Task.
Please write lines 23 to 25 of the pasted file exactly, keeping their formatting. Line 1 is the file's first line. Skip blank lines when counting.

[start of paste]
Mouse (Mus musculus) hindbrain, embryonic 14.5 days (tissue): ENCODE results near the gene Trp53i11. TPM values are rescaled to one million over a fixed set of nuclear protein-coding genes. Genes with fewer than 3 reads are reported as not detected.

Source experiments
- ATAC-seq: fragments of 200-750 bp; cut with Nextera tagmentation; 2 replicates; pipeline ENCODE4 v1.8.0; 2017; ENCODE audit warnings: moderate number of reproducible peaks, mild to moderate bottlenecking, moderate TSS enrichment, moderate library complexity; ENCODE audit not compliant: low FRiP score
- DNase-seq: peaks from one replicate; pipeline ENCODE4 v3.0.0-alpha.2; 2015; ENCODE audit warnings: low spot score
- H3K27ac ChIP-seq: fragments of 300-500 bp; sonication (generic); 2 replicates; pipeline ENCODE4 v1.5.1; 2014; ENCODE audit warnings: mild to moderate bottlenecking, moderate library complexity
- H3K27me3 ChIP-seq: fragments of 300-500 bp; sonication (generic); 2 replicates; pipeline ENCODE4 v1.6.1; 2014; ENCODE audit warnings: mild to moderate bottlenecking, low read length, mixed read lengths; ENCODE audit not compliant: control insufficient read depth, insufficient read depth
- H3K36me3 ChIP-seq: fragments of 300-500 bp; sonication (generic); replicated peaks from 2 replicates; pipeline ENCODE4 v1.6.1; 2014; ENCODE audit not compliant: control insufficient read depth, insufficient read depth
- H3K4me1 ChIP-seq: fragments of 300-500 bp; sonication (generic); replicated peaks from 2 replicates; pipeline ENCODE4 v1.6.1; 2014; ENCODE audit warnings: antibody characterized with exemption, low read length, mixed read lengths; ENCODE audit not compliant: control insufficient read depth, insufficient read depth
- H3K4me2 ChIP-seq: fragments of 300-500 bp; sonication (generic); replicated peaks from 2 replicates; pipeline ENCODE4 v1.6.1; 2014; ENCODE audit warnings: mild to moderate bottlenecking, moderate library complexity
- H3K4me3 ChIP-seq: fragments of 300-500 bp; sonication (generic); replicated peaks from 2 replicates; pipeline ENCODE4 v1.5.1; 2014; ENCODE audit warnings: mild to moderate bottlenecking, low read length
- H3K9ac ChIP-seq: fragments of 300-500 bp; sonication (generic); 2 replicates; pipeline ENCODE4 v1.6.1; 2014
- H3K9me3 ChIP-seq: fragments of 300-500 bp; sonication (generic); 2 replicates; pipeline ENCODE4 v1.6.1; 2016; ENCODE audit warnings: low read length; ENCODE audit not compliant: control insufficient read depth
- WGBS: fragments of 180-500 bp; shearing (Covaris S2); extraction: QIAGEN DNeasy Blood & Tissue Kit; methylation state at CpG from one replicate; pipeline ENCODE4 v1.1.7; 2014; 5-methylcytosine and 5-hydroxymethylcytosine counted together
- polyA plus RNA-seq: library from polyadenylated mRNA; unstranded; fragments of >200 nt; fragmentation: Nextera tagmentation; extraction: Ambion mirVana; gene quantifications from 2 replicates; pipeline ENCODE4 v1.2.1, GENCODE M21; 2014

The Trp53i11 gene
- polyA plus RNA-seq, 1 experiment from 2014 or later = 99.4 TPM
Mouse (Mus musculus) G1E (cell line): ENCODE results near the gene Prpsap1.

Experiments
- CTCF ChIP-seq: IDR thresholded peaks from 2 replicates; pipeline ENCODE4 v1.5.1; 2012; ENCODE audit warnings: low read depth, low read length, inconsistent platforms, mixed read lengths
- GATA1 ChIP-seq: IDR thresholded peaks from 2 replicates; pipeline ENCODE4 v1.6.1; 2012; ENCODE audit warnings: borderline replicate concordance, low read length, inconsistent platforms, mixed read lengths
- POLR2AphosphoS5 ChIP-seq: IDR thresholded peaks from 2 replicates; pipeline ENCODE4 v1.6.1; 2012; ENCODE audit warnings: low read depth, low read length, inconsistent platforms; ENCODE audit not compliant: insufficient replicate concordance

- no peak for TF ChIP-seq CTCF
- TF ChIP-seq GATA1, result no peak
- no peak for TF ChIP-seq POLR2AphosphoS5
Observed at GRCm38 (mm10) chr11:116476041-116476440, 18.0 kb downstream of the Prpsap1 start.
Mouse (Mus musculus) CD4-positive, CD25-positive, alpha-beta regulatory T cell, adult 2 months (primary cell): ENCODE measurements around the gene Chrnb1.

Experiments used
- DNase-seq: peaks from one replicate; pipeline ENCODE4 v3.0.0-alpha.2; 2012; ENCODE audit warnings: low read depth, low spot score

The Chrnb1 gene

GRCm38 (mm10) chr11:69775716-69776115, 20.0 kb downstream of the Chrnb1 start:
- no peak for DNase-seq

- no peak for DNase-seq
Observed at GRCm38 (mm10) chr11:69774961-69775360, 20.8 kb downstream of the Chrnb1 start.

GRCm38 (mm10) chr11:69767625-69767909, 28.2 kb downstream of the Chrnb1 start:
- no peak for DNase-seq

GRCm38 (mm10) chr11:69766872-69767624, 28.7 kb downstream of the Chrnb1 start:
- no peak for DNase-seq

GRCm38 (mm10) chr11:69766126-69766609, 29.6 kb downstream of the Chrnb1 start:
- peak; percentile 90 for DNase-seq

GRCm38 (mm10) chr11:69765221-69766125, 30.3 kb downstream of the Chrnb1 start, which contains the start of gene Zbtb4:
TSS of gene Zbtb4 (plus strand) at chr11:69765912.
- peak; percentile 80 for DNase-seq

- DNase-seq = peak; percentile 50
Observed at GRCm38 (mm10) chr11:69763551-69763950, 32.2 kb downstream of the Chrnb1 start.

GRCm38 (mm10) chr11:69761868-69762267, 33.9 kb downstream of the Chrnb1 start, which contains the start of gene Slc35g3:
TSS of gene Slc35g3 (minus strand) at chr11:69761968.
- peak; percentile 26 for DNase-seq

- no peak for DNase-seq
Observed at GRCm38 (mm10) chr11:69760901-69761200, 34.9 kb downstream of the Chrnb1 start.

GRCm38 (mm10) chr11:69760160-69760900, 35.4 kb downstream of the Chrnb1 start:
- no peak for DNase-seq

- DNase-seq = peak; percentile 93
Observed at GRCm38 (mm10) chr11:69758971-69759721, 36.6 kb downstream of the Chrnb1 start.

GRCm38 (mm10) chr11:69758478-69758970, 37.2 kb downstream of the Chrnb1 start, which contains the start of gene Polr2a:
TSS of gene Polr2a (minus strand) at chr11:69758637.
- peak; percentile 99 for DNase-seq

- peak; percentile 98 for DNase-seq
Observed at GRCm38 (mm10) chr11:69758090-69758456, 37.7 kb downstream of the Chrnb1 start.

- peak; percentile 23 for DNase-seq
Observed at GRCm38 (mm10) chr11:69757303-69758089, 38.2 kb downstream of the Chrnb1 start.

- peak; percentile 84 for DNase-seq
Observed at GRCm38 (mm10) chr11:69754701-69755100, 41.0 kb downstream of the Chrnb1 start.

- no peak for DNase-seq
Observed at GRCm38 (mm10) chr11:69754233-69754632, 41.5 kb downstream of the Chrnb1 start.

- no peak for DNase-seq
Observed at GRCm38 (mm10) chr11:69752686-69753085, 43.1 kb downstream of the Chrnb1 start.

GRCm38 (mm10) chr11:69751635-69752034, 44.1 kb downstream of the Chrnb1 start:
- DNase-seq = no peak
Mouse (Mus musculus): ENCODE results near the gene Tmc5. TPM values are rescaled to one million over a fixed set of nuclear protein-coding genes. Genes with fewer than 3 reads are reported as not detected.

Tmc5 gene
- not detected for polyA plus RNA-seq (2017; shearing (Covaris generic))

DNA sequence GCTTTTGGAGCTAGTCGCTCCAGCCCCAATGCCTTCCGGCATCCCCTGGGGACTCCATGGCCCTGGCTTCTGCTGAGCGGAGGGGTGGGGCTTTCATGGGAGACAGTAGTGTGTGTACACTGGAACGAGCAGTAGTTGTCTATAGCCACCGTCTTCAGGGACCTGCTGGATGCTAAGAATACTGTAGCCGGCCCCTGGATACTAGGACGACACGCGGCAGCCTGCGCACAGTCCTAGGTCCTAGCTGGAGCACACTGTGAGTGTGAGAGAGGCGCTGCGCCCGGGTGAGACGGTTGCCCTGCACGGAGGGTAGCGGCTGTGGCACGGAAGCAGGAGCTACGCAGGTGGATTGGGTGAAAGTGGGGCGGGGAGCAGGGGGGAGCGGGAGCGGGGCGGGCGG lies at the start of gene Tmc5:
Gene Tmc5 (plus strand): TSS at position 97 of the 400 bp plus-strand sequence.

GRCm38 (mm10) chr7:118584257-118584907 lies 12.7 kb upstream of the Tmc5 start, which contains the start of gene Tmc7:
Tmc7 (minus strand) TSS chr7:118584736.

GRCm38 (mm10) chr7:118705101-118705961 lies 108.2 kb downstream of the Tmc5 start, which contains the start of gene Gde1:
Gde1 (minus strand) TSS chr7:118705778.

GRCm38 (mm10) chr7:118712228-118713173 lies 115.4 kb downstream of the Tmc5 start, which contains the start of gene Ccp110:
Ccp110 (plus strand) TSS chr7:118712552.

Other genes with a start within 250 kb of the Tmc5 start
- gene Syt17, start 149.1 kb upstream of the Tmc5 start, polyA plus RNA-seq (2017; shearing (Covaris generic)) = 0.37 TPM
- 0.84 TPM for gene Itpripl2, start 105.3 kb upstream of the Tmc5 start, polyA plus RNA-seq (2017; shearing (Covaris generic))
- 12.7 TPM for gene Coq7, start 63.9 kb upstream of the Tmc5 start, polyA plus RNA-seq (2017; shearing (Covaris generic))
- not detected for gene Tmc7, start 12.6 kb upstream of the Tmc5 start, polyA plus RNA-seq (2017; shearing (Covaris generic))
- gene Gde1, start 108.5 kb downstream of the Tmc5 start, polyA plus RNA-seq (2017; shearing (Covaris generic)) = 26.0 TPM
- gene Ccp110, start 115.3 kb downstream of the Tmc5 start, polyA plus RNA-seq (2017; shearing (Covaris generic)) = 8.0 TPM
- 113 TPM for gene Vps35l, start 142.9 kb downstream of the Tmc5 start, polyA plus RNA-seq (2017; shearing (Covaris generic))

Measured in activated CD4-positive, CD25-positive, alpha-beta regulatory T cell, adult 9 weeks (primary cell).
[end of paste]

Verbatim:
- TF ChIP-seq GATA1, result no peak
- no peak for TF ChIP-seq POLR2AphosphoS5
Observed at GRCm38 (mm10) chr11:116476041-116476440, 18.0 kb downstream of the Prpsap1 start.